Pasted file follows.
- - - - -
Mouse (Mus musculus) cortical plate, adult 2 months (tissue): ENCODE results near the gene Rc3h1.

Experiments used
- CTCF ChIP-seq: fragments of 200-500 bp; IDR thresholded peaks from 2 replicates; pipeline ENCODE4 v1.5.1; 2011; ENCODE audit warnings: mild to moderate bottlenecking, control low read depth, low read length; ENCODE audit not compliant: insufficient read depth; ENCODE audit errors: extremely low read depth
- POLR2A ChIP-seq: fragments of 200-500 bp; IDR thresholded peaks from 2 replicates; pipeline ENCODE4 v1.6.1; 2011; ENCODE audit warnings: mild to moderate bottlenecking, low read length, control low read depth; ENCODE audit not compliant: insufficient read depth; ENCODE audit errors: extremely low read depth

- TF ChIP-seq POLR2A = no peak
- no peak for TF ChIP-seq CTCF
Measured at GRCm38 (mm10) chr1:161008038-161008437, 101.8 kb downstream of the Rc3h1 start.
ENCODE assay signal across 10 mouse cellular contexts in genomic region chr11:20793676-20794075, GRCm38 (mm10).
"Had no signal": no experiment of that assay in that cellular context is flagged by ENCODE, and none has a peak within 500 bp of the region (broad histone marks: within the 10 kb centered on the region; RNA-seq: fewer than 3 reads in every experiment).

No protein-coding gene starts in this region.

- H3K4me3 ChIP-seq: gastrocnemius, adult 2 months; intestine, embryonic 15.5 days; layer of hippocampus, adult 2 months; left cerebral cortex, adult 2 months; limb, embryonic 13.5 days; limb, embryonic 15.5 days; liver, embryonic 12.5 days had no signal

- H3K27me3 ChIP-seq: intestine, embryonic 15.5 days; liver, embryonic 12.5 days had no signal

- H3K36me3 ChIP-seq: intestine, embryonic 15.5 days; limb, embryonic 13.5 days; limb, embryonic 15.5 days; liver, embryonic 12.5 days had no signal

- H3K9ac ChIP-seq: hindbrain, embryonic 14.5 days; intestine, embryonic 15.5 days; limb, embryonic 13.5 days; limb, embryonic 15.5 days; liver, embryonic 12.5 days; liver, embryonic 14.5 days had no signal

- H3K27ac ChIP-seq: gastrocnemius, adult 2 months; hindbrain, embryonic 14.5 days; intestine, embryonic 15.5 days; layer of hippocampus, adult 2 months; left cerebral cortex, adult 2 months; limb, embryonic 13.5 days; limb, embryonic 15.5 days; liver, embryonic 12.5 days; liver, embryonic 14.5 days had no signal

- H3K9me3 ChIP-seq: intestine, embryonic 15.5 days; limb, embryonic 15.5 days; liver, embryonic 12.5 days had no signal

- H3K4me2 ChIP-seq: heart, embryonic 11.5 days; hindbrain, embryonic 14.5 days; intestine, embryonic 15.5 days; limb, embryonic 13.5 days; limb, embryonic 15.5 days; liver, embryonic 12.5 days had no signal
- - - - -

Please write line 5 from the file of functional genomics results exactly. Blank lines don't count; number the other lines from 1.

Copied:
- TF ChIP-seq POLR2A = no peak